In Central Africa, an Urgent Challenge to American Leadership
International Herald Tribune, 25 January 2001
The assassination of Laurent Kabila gives peace another chance in Congo, but the moment has to be grabbed. Despite the paranoia in Kinshasa about white conspiracies, America is better placed than anyone to do that. It’s an early opportunity for Secretary of State Colin Powell to show a legion of sceptics that the new Administration really does have some diplomatic will and capacity.
The immediate task is to persuade the newly installed President, Mr. Kabila’s son Joseph, and those around him, to re-embrace the July 1999 Lusaka peace agreement, which is the only way out of the present mess. Its fundamental principles are disarmament of all armed groups, disengagement of foreign forces, and dialogue on the political future of the DRC.
So far the agreement has proved hollow, freezing the armies in their positions but not stopping the fighting. More than a year later, the promised United Nations peace-keeping mission consists of only 218 unarmed observers. The belligerents have been left in the ludicrous position of policing the cease-fire themselves.
So one of the messiest and ugliest wars in the world continues unabated, with all parties now looking for a return on their investment as the price of their exit. The foreign interveners all want to exact their share of the Congo’s treasures.
But continuation of the war risks further heavy loss of life, fragmentation of the country and destabilisation of its nine neighbours and potentially the entire continent. What can be done to stop the misery, and where does the US in particular fit in?
Applying the Lusaka agreement will require leadership. Washington can exert influence over Rwanda, Uganda, Angola and Zimbabwe.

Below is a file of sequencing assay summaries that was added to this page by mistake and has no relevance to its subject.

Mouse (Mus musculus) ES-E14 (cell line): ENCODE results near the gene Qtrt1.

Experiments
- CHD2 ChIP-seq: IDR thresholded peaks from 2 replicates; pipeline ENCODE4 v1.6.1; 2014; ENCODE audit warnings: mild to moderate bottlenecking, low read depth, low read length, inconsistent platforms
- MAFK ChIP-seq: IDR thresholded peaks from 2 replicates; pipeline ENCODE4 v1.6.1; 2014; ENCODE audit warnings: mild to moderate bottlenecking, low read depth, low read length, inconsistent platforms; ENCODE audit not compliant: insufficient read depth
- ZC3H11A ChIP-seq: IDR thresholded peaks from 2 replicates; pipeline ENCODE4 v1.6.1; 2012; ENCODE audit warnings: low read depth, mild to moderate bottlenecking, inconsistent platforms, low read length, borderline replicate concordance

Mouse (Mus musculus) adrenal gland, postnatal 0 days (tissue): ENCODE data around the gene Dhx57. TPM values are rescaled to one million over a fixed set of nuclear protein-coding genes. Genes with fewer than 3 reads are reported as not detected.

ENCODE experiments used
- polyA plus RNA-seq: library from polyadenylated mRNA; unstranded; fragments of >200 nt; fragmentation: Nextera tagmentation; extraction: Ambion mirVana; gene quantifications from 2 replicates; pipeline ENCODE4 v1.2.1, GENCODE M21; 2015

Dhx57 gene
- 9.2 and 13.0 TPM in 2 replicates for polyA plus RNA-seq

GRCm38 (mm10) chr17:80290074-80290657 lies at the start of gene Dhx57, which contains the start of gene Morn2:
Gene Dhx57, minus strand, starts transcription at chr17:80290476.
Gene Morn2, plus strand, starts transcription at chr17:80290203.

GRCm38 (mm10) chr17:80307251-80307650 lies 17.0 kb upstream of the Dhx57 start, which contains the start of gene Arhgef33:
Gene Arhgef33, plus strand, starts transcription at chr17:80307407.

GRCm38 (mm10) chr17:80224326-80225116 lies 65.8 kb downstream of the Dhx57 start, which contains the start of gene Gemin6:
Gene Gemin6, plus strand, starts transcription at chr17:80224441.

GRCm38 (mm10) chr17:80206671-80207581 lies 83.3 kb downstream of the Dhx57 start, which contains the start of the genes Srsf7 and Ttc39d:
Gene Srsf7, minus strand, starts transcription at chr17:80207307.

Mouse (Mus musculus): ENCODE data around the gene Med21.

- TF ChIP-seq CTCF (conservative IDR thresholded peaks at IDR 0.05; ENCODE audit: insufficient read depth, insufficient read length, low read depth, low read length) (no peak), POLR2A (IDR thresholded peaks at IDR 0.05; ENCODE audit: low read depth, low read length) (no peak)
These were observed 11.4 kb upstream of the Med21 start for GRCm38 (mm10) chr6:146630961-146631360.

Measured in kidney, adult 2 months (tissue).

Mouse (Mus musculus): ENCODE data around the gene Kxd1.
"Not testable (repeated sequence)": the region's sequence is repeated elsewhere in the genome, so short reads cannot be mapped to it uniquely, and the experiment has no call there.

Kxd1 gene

Laurent Kabila's death removes one obstacle. He was dependent on foreign allies, particularly Angola and Zimbabwe; his legitimacy was based on nationalist, anti-Tutsi rhetoric against the "invading forces" of Rwanda, Uganda and Burundi. Joseph Kabila’s first reported statements suggest a more constructive approach: the task now is to consolidate that.
Despite the complexity of the situation, and the continuing uncertainty as to who if anyone is exercising real power in Congo, it is possible for the US, with South Africa, to persuade the belligerents back to the peace table. U.S. leverage is strong over Uganda and Rwanda, given Washington’s standing as their most prominent and important international backer.
That is not to say the task will be easy. The Ugandan military, like all those fighting in the Congo, has enriched itself on gold, timber and minerals and will be reluctant to relinquish the spoils.
In the case of Rwanda, President Paul Kagame will not withdraw without the disarmament of the genocidal forces that perpetrated the Tutsi massacres of 1994, and found a home and backing under Laurent Kabila. This means the critical focus for US pressure in new negotiations will need to be the provisions of the Lusaka agreement relating to the disarmament of all armed groups.
What of Kinshasa’s allies? Presidents Robert Mugabe of Zimbabwe and Eduardo Dos Santos of Angola have indicated they are tired of fighting; Mugabe's costly involvement in DRC is deeply unpopular at home. And Angola, facing a fresh Unita assault, is afraid of stretching its military resources too far.
Mr. Mugabe is notoriously resistant to western pressure, but Angola must know that a resumption of US support for Unita cannot be entirely discounted from a Republican administration.
The most immediately useful point for Washington to be make to Zimbabwe and Angola is a military one. Any provocation now by either of them risks a new military offensive from Rwanda and Uganda, whose military strength has been proved.
A race between rebel groups and their Rwandan and Ugandan sponsors to Kinshasa, with the prospect of yet another unpopular, illegitimate government being imposed, should be the last thing that Zimbabwe and Angola should want.
Since Lusaka was signed, all sides have violated the ceasefire and none has abandoned the military option. An even uglier war of succession looms
Gareth Evans is President of the International Crisis Group.